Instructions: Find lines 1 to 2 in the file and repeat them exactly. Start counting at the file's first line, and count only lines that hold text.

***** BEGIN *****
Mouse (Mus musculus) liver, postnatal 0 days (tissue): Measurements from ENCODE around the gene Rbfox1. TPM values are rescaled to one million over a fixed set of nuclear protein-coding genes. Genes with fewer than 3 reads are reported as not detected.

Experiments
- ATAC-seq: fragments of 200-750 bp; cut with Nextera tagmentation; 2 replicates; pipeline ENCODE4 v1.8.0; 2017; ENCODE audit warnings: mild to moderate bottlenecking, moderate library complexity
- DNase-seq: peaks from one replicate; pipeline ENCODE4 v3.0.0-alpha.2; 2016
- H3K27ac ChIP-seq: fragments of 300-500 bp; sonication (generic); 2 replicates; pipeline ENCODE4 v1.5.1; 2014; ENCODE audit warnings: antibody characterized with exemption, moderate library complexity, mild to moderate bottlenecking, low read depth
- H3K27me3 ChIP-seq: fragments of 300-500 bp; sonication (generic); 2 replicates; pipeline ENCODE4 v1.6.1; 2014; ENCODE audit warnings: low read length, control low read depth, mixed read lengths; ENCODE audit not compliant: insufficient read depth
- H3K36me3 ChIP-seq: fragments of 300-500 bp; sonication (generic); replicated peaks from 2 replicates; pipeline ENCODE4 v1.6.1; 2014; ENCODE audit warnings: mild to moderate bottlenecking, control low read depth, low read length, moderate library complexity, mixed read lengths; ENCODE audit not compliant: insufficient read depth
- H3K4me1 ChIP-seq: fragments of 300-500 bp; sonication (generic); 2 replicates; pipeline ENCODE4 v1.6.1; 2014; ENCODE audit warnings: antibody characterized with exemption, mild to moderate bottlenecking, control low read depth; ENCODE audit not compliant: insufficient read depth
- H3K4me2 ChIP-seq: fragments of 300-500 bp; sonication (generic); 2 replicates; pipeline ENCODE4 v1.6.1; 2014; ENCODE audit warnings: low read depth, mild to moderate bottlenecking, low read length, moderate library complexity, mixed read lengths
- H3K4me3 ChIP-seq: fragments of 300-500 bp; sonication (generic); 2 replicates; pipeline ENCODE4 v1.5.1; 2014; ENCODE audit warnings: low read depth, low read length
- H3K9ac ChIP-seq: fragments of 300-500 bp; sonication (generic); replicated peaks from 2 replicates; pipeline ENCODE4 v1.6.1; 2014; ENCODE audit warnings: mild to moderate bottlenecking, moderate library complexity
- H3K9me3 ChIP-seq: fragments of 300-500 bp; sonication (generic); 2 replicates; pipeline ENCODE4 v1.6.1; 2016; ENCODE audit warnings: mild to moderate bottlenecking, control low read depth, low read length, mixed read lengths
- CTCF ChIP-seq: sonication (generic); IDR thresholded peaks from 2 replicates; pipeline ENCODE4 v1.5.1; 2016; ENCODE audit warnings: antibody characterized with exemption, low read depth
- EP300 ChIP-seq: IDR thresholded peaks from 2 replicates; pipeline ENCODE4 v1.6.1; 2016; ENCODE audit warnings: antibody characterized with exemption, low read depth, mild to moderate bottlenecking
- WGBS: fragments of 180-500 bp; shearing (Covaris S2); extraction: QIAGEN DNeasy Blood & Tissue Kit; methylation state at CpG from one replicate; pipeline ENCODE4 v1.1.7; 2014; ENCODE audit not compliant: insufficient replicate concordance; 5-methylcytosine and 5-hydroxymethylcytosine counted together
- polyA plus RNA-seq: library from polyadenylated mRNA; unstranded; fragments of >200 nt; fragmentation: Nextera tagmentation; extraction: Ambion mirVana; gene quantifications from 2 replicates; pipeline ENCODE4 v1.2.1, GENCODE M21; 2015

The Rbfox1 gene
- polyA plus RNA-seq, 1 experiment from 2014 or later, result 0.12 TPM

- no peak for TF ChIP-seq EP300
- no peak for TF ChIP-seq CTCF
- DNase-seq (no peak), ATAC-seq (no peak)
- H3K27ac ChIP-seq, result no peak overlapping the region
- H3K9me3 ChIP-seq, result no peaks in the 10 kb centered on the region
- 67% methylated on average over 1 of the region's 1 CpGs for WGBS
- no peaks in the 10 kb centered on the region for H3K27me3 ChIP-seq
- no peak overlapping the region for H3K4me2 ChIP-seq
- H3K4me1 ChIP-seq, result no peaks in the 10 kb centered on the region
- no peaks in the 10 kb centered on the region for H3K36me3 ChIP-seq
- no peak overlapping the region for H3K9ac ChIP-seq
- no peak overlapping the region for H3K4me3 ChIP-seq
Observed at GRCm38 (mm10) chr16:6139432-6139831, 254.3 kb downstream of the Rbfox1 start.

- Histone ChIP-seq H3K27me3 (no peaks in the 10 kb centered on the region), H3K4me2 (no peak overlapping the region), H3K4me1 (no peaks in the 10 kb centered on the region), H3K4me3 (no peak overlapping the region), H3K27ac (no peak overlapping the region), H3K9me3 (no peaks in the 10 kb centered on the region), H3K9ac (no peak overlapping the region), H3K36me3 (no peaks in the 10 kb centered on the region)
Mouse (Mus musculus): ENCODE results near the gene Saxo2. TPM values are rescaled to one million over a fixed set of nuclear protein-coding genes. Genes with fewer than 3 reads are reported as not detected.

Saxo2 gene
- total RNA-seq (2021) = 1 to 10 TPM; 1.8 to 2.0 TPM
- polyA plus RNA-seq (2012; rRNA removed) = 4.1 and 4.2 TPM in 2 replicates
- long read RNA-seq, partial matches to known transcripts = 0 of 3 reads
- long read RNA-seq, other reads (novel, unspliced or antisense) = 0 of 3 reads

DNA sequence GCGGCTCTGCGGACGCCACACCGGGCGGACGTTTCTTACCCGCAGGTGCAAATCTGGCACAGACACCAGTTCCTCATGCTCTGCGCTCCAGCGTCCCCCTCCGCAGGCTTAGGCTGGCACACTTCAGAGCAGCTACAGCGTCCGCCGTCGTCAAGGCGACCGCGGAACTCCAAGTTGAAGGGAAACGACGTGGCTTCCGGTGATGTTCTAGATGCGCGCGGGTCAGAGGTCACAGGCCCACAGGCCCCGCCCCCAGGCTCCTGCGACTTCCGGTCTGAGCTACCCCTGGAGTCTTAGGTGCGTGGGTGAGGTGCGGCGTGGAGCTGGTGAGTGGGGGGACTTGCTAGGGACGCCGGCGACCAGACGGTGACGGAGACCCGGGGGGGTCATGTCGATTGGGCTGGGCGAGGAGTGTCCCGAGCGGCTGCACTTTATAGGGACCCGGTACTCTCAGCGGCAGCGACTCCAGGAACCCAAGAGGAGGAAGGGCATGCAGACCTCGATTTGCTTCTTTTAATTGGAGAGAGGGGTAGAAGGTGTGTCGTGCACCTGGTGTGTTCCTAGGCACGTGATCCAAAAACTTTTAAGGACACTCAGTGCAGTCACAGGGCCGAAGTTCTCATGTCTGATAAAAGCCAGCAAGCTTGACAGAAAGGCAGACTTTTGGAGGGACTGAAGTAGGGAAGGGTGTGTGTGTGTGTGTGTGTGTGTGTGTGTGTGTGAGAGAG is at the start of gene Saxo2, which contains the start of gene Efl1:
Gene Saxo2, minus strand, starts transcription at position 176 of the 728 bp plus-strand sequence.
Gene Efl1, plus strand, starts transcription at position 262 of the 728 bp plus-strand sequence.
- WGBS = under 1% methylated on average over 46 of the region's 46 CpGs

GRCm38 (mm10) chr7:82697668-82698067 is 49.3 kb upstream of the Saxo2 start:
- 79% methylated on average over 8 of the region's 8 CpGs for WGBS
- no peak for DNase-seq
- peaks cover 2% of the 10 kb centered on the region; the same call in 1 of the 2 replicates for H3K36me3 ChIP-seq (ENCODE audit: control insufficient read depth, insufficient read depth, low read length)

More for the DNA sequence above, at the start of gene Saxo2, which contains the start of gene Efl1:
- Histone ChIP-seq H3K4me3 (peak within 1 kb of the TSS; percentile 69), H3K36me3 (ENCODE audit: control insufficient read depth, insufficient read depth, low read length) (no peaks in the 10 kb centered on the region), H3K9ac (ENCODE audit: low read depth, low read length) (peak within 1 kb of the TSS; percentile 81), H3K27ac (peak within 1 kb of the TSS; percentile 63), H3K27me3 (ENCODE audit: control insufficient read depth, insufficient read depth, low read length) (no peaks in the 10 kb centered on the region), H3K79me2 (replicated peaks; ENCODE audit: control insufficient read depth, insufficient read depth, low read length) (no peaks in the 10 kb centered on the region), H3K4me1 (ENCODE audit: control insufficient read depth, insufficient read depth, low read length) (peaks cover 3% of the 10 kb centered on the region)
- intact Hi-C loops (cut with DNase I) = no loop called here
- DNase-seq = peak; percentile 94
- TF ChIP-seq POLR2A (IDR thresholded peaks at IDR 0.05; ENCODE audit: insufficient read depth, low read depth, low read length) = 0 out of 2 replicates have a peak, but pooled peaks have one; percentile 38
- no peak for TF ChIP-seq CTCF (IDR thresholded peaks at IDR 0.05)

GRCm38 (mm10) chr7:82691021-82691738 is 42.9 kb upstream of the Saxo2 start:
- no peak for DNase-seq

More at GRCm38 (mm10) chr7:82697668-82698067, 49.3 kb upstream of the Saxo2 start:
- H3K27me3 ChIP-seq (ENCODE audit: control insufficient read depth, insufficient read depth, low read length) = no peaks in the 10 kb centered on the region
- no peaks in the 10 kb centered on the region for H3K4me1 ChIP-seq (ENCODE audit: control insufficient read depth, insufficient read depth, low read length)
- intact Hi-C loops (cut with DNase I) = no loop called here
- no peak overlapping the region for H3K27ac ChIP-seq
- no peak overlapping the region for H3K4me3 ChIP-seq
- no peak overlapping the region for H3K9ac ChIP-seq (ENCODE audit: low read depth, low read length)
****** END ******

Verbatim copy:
Mouse (Mus musculus) liver, postnatal 0 days (tissue): Measurements from ENCODE around the gene Rbfox1. TPM values are rescaled to one million over a fixed set of nuclear protein-coding genes. Genes with fewer than 3 reads are reported as not detected.

Experiments